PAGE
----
What's in Bloom?

July 31, 2015  •  1 Comment

So, what's in bloom at Chicago Botanic Garden?  The answer is EVERYTHING! We went from a chilly, rainy start to our summer to hot, hot, hot, so if you can stand the heat, there's lots to photograph at the Garden.  Some of my favorites this time of year are the dahlias, the waterlilies and the roses.

Some of the most beautiful dahlias are in the Circle Garden.  I was photographing there this week with my friend, Chris Smith, and we were lucky to catch many of the dahlias after their early morning watering.  This Firepot Waterlily Dahlia, being fully open, caught my attention.  I love the intensity of the colors and the curls of the petals make it look like it is dancing. (Just a note - I learned from a dahlia expert last year while visiting the Dahlia Flower Show at CBG that once a dahlia opens fully like this, it is no longer competition-worthy.  It was suggested I not photograph flowers in this state.  Well, I happen to think they are beautiful when fully open, so no stopping me!)

Firepot Waterlily DahliaFirepot Waterlily Dahlia Firepot Waterlily DahliaFirepot Waterlily Dahlia A fitting name for this vibrant dahlia - Flamethrower Dahlia. I love the way the petals are edged in red.

'Flamethrower' Dahlia'Flamethrower' Dahlia Dahlia in the RainDahlia in the Rain The Karma Sangria Dahlias in the beds in front of the Visitor's Center are fun to shoot and in shade so you can shoot them any time of day. I thought they were more interesting subjects shot wide open at f2.8, focusing only on the front petal.

Karma Sangria DahliaKarma Sangria Dahlia Waterlilies are in full bloom in the Heritage Garden.  They have been challenging to shoot this summer because most days we've had full sun with little cloud cover by the time they open mid-morning.  I'm a bit of a purest when it comes to shooting waterlilies.  I usually wait for overcast days and don't even try on brighter days. My friend Chris convinced me to use a polarizing filter as the sun became too strong and was starting to cast harsh light and shadows on the petals.  I have used a polarizer on water lilies before with mixed results.  The polarizer helps to darken the water and eliminate reflections, as well.   Chris was right, it does work as you can see in the first photo, but I do prefer the softer light of the remaining photos, all taken on a bright overcast day.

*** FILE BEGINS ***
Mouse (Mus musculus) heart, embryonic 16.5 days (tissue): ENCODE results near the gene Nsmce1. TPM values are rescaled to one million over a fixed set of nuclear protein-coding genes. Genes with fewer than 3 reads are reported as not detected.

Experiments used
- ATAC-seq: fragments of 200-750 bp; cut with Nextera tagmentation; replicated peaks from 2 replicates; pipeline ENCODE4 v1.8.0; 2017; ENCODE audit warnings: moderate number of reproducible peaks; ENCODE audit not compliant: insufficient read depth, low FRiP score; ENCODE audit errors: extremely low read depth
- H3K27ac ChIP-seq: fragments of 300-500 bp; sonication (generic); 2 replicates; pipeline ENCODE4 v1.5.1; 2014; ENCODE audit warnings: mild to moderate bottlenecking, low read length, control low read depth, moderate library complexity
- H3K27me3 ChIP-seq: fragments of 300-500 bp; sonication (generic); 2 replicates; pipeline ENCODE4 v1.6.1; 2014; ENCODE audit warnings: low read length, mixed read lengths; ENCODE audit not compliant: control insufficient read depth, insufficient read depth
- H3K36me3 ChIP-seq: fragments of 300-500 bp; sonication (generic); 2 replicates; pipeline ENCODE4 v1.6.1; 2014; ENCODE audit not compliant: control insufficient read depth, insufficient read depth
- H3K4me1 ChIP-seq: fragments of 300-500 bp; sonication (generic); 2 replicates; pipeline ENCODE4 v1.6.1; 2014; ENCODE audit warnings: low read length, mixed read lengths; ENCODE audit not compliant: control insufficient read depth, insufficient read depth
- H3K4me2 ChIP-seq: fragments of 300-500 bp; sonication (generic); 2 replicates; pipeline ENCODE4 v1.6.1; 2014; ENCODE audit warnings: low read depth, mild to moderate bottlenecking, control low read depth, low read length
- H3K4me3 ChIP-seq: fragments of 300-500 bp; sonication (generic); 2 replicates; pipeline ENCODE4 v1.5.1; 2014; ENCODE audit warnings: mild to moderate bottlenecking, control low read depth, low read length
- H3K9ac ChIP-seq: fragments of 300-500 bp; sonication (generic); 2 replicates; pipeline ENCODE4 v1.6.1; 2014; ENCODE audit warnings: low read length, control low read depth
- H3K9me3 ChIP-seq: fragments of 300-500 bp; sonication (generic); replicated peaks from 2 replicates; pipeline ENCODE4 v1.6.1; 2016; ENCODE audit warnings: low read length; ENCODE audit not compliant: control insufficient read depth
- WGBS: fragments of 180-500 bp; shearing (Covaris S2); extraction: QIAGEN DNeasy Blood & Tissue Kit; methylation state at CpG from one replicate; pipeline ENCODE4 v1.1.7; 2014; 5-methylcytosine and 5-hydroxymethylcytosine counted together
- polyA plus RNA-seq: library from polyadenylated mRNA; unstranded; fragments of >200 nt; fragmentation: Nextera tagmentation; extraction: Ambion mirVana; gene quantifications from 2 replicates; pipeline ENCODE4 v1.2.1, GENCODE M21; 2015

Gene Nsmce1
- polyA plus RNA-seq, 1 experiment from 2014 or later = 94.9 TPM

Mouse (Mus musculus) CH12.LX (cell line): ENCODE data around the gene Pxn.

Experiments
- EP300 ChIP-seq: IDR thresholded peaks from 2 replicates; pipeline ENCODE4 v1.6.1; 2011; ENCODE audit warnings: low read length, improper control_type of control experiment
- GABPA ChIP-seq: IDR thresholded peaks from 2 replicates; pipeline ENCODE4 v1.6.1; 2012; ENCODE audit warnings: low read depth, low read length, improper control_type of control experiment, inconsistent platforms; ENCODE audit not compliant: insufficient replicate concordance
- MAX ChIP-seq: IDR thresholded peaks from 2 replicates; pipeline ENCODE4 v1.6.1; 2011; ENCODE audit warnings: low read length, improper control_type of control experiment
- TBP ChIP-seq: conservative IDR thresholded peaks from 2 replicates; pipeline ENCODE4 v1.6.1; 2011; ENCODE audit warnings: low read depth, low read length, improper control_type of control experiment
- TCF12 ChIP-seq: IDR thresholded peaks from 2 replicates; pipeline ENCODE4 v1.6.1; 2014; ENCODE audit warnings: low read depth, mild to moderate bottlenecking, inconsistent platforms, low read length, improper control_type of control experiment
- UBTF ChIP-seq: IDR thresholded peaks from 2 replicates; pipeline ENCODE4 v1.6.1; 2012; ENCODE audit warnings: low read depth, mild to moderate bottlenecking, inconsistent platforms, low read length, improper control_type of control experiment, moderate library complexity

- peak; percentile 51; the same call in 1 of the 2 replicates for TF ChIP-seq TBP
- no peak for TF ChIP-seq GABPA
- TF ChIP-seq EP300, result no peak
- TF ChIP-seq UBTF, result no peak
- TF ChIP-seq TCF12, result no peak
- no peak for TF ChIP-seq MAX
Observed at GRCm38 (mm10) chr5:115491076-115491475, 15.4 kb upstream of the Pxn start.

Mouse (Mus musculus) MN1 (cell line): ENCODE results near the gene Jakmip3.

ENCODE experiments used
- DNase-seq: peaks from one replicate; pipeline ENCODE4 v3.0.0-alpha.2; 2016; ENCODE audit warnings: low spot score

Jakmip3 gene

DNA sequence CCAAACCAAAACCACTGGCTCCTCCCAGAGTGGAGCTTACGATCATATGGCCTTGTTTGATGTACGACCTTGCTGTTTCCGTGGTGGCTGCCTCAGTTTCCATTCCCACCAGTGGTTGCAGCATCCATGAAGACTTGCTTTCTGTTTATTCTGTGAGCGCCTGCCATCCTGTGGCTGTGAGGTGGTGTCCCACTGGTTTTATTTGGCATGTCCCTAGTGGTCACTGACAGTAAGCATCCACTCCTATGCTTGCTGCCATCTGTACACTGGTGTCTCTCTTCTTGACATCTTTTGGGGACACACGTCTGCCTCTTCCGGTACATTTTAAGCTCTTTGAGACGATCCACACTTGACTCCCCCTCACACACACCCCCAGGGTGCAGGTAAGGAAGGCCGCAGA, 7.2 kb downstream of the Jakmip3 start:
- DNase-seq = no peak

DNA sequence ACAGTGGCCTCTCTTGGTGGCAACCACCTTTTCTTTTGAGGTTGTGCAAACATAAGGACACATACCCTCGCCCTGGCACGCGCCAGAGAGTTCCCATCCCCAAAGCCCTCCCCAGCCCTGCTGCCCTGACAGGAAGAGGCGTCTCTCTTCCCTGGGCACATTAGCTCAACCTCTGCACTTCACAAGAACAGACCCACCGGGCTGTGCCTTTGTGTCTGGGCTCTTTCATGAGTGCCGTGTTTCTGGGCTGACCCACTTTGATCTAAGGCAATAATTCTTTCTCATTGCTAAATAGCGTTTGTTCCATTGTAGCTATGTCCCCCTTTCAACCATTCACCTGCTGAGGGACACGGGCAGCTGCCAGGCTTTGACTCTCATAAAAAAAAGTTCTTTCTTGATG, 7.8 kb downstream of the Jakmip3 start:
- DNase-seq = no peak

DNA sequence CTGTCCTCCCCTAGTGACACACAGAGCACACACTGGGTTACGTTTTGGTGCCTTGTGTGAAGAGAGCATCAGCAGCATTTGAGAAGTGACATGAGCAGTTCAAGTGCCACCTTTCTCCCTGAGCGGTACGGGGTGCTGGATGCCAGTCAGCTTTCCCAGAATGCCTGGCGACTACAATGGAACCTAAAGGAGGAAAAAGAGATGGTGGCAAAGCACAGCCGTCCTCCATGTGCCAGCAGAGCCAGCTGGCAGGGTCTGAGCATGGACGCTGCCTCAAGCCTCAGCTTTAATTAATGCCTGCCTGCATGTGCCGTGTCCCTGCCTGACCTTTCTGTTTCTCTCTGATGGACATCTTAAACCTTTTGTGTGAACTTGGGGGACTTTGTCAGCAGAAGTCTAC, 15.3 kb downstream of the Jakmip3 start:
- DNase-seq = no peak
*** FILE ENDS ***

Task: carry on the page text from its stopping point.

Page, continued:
WaterlilyWaterlily WaterlilyWaterlily

WaterliliesWaterlilies WaterlilyWaterlily WaterlilyWaterlily

And, then there are the roses of the Garden.  So beautiful and fun to photograph in all sorts of ways. I shoot roses in the early morning or in early evening's soft light.  I always experiment with a variety of apertures, sometimes preferring to see the whole rose in focus, other times wanting a softer, more abstract and simplified portrait that emphasizes colors and sensuous curves. The first rose was shot at f8 so that only the very center of the rose is in focus, the outer petals drifting out of focus to convey the softness in the flower.  The second portrait was wide open at f2.8, nothing sharply in focus.  I always encourage beginning macro flower photographers to experiment with aperture.  For me, each flower has a different story to tell and aperture helps me tell that story.  Usually I know right away how I want to shoot a flower and what story I am looking to tell, but sometimes I need to experiment, get the images home on my computer to be able to choose.  There is no right or wrong way to express your vision of a flower, whether you choose to shoot soft at f2.8 or sharply focused at f22 or even f32. Camera club judges may tell you everything has to be sharply focused to be a winning photograph but maybe that's not the story you want to tell.  Let your style, your vision and your eye guide you.

Love and Peace Rose

'Love and Peace' Rose'Love and Peace' Rose



Lara Joy(non-registered)
Scrumptious images!
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